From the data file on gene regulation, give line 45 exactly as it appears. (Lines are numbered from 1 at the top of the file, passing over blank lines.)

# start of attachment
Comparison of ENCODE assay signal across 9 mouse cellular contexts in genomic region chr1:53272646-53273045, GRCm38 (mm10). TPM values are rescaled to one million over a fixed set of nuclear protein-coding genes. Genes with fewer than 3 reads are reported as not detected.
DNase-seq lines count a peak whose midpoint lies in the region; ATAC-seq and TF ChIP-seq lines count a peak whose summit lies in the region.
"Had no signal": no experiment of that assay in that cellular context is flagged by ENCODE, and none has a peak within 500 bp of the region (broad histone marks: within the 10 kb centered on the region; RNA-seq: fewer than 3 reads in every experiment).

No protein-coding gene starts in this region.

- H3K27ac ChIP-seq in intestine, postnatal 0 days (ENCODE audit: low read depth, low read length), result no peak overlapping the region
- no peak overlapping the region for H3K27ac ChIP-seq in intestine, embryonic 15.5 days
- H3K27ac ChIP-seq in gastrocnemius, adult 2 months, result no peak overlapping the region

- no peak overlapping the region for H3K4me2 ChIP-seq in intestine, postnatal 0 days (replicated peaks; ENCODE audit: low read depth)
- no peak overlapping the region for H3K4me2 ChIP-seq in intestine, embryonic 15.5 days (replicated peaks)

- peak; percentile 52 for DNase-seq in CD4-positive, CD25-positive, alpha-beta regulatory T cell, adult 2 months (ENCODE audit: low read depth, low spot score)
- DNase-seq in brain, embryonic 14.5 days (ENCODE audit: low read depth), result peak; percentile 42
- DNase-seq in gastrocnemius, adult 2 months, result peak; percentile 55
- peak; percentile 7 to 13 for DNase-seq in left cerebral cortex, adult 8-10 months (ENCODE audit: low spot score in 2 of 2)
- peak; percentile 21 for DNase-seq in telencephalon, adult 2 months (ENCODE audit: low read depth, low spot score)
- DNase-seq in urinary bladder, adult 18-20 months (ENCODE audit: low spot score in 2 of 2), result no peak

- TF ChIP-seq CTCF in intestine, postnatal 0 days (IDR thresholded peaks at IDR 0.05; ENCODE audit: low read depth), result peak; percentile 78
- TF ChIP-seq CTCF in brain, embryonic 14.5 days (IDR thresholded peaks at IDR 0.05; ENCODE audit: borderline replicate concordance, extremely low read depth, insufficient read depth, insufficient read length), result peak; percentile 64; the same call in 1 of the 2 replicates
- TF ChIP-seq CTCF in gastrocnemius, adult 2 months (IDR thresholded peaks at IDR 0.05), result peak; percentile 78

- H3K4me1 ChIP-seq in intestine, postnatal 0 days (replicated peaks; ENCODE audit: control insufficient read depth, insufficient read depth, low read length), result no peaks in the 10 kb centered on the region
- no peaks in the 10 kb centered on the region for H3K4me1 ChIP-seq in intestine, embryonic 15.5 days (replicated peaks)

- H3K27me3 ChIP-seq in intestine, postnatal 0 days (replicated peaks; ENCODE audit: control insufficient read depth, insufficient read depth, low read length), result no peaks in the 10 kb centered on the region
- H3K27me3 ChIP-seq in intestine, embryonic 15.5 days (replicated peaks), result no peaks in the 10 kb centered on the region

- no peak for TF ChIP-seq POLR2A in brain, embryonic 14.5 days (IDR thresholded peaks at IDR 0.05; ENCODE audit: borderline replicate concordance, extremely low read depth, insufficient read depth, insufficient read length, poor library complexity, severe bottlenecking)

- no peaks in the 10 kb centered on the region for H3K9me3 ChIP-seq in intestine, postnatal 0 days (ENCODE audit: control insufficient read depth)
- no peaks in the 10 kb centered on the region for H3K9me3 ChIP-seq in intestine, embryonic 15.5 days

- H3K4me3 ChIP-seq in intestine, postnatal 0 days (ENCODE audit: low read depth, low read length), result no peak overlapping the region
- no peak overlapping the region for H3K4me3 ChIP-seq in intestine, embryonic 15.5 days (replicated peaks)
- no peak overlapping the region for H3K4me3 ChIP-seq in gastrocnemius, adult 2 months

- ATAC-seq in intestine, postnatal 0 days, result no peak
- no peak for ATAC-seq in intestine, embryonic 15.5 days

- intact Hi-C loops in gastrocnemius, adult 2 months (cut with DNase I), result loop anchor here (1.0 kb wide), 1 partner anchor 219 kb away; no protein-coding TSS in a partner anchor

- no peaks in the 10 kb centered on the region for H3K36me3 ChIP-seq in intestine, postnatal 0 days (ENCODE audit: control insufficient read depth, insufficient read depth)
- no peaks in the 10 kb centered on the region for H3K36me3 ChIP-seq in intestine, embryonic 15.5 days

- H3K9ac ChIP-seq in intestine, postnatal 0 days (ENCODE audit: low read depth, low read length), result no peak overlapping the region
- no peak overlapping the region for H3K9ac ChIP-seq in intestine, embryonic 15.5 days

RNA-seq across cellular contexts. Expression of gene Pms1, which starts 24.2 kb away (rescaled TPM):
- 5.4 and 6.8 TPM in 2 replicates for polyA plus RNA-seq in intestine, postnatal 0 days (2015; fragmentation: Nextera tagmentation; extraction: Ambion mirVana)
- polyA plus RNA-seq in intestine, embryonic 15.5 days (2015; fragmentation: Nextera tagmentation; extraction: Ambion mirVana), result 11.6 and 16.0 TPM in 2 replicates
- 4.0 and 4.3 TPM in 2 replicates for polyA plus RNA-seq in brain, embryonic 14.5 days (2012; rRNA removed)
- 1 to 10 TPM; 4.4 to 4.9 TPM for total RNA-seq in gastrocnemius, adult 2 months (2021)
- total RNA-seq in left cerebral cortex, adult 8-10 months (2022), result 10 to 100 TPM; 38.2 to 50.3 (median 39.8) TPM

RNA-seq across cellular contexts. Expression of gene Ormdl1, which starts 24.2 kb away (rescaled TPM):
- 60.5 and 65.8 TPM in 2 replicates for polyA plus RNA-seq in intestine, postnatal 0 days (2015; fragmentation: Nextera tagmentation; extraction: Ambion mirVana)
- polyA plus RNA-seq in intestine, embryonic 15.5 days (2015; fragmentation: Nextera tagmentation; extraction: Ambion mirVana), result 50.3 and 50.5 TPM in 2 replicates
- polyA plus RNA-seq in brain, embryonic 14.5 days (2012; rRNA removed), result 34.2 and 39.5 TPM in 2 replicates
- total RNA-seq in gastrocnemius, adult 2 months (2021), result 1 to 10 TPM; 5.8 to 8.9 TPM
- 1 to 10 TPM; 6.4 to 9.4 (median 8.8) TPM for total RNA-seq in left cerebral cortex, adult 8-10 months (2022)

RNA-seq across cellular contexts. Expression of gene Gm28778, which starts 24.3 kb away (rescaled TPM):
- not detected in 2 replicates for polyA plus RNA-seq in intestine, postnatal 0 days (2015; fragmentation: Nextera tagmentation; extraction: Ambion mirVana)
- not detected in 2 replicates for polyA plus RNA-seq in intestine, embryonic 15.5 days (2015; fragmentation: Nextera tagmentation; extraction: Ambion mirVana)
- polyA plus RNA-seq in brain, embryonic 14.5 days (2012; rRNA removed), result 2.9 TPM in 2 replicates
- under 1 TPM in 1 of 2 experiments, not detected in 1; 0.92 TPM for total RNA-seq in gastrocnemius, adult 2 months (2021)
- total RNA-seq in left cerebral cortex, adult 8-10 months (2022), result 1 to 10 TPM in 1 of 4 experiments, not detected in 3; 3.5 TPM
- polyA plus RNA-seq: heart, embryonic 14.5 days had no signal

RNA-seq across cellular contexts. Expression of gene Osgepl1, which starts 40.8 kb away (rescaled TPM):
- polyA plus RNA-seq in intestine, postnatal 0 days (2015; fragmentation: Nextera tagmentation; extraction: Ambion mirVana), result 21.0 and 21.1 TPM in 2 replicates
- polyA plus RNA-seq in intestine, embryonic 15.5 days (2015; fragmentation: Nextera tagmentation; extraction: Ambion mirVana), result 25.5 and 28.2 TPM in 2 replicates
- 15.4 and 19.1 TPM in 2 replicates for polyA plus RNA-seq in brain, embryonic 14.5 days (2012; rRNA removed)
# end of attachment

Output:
- polyA plus RNA-seq in brain, embryonic 14.5 days (2012; rRNA removed), result 34.2 and 39.5 TPM in 2 replicates